“The most important one,” answered Jesus, “is this: ‘Hear, O Israel, the Lord our God is one. Love the Lord your God with all your heart and with all your soul and with all your mind and with all your strength.” Mark 12:29-30
Our modern Western culture tends to focus on mental activity. “It’s the thought that counts,” we say. But biblical cultures were very action-oriented, and this is reflected even in the language. Many verbs that we consider mental activities (hearing, knowing, remembering, etc.) are broadened to include their physical outcomes as well. Understanding this is often a great help for Bible study.
An excellent example is the word shema (pronounced “shmah”), that has a primary meaning of “hear” or “listen.” Listening, in our culture, is considered a mental activity, and hearing just means that our ears pick up sounds. But in the Bible, the word shema is widely used to describe hearing and also its outcomes: understanding, taking heed, being obedient, doing what is asked. Any mother who has shouted at her children, “Were you listening?” when they ignored her request to clean up their rooms, understands that listening should result in action.
In fact, almost every place we see the word “obey” in English in the Bible, it has been translated from the word shema. To “hear” is to “obey”! try reading “obey” when you see the word “hear” or “listen” in the Scriptures, and note how often the meaning is enriched.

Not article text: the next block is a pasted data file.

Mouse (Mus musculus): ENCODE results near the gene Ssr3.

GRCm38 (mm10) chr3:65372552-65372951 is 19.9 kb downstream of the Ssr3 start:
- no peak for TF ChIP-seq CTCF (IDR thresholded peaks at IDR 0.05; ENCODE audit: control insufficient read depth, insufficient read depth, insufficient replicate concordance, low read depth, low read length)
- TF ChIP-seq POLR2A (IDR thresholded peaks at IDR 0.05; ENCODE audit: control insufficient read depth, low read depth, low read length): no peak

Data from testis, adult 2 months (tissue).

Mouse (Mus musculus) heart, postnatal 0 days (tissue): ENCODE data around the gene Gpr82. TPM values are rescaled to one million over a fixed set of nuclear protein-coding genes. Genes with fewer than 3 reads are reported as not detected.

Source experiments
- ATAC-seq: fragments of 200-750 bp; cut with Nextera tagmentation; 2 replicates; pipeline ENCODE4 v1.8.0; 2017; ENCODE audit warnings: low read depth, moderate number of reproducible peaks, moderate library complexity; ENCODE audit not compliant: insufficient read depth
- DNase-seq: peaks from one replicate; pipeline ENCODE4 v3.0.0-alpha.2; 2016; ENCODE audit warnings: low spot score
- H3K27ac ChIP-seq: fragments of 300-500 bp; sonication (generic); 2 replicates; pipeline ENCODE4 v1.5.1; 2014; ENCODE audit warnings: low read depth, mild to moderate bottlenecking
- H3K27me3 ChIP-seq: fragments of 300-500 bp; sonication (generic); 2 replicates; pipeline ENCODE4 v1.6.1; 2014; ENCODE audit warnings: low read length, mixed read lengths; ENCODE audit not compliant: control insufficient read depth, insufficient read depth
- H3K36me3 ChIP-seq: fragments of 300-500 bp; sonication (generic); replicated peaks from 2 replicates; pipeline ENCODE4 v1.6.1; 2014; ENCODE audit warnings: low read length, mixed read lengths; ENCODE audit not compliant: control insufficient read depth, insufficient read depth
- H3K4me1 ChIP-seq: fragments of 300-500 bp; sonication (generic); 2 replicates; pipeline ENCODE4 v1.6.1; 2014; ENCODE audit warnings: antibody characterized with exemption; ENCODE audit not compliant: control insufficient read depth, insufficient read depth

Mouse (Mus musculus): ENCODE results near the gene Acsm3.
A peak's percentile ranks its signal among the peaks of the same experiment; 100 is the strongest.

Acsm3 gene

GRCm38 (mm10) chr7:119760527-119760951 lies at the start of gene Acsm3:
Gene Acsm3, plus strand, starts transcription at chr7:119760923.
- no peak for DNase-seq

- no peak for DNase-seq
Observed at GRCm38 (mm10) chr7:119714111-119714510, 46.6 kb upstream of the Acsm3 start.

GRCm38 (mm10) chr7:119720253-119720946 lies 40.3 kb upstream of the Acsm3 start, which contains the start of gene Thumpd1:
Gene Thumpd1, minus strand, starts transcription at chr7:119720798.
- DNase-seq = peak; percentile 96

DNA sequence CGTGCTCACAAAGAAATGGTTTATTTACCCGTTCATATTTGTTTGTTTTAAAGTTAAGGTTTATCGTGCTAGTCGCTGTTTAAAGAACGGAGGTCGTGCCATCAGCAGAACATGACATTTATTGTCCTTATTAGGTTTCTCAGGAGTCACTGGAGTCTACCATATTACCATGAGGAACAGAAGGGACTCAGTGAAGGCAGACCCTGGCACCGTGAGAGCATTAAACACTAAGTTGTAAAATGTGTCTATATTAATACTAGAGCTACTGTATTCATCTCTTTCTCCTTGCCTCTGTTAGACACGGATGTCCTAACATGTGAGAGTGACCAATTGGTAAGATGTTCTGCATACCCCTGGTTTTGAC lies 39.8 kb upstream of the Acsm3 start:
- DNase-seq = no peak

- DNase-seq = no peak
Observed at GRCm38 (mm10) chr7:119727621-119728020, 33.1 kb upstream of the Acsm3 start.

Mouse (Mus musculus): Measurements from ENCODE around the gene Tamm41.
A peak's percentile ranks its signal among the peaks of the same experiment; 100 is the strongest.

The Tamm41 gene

The word shema is also the name of the prayer that Jesus said and other observant Jews have said every morning and evening until this very day. It is the first word of the first line, “Hear (Shema), O Israel! The LORD is our God, the LORD alone. You shall love the LORD your God with all your heart and with all your soul and with all your might” (Deuteronomy 6:4-5, JPS). By saying this, a Jewish person was saying to himself, “Take heed! Listen and obey! Love God with all of your life!” It was a daily recommitment to following God and doing his will. Jesus also quoted this verse as the greatest commandment (Mark 12:29-30), and he began with the word that says we should shema.
Knowing the greater meaning of shema helps us understand why Jesus says, “He who has ears to hear, let him hear!” He is calling us to put his words into action, not just listen. He wants us to be doers of the word, and not hearers only (James 1:22). Western thinking stresses the exercise of the intellect and tends to minimize the doing of the Word – some even viewing this as “dead works.” But Hebrew thinking emphases that we have not truly taken what we have heard into our hearts until it transforms our lives as well.
[Except from Listening to the Language of the Bible by Lois Tverberg with Bruce Okkema]